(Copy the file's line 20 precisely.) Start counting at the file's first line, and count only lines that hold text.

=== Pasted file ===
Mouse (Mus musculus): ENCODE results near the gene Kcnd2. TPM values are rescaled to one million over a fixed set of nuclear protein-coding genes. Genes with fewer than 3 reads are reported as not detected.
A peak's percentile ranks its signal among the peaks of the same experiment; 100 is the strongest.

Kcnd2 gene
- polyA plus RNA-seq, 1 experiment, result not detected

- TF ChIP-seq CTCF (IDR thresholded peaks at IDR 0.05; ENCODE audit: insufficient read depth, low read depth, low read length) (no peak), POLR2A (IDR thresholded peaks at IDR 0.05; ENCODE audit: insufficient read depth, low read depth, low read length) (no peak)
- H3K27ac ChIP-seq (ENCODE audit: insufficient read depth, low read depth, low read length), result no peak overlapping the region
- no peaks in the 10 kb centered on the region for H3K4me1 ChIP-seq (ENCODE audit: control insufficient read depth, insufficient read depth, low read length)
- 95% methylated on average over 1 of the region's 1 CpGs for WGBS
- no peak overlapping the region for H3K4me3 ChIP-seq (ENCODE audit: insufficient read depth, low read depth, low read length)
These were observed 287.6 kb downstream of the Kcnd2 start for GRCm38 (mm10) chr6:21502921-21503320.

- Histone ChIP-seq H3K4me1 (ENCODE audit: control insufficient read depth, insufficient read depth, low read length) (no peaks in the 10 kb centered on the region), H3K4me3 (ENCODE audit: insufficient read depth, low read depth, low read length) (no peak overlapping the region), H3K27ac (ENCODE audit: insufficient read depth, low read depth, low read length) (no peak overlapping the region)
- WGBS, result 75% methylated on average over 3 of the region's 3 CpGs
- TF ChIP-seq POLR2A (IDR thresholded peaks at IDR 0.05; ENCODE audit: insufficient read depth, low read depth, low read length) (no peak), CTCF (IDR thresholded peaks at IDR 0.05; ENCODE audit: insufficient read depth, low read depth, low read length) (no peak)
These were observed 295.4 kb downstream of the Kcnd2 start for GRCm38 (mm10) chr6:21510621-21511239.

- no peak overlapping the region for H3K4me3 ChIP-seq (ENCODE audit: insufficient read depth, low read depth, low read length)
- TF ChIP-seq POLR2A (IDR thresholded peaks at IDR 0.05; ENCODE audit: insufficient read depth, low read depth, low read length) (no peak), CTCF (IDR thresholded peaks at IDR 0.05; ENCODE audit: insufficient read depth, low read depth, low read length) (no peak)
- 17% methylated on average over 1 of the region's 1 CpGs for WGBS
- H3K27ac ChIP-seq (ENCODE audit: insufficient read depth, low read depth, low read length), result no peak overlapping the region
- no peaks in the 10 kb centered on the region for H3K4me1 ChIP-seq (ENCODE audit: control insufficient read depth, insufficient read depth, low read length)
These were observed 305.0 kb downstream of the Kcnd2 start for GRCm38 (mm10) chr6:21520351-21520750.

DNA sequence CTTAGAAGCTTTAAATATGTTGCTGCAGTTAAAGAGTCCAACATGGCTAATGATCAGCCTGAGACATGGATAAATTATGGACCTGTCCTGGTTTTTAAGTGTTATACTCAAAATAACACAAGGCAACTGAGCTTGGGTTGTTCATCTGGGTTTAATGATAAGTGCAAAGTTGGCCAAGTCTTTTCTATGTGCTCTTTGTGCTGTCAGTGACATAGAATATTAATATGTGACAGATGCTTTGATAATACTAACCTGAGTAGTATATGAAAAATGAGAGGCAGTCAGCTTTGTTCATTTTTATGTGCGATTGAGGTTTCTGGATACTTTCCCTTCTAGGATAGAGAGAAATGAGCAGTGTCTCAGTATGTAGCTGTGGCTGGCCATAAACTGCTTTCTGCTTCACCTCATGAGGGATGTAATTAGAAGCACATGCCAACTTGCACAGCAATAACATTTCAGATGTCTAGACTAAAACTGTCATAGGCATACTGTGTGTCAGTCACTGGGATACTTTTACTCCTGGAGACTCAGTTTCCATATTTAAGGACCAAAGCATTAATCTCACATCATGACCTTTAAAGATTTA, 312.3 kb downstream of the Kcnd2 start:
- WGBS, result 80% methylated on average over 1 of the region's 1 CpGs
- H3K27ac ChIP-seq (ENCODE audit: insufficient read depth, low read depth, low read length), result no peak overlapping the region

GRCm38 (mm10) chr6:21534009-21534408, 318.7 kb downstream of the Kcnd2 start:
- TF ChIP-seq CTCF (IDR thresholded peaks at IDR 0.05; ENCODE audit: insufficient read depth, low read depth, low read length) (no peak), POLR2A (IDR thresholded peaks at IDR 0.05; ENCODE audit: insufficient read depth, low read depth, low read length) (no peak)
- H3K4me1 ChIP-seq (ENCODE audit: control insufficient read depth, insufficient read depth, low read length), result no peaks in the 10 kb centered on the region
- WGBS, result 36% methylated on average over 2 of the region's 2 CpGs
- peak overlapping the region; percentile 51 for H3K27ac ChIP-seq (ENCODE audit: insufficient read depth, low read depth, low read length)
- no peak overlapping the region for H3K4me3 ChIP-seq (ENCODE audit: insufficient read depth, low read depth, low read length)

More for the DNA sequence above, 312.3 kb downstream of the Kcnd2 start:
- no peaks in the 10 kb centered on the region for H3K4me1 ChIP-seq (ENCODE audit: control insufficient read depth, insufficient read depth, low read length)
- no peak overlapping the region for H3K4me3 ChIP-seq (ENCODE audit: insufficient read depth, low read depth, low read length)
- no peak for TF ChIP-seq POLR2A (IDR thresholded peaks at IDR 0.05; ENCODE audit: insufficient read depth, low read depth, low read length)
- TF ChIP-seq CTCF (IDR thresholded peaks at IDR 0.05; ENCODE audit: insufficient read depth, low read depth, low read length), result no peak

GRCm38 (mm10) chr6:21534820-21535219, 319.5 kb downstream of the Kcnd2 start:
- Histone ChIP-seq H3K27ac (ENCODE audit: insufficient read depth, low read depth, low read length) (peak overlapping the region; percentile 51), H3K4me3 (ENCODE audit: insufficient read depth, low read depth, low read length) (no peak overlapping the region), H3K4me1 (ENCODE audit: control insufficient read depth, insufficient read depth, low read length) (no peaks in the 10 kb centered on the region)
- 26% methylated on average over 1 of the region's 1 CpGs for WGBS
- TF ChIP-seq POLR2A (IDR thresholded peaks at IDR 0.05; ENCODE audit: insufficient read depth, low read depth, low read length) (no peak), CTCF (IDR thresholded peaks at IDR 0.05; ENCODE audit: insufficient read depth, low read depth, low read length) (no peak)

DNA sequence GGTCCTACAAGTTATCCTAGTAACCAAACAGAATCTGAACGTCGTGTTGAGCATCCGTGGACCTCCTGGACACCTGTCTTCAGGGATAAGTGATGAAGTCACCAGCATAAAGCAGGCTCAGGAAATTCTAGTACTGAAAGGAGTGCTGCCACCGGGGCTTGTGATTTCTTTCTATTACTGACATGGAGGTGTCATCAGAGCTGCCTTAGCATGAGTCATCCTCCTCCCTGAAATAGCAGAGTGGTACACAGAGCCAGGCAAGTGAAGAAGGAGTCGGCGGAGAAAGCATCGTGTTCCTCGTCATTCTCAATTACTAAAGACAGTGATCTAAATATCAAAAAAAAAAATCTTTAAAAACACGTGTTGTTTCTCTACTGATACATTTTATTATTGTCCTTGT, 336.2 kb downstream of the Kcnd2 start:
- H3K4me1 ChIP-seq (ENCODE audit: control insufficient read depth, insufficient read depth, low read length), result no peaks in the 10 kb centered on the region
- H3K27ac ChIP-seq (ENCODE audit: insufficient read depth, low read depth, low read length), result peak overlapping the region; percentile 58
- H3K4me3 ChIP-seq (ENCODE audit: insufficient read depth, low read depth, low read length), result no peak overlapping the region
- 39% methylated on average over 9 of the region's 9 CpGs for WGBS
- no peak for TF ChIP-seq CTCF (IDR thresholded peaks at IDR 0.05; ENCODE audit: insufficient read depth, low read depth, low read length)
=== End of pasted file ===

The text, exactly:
These were observed 305.0 kb downstream of the Kcnd2 start for GRCm38 (mm10) chr6:21520351-21520750.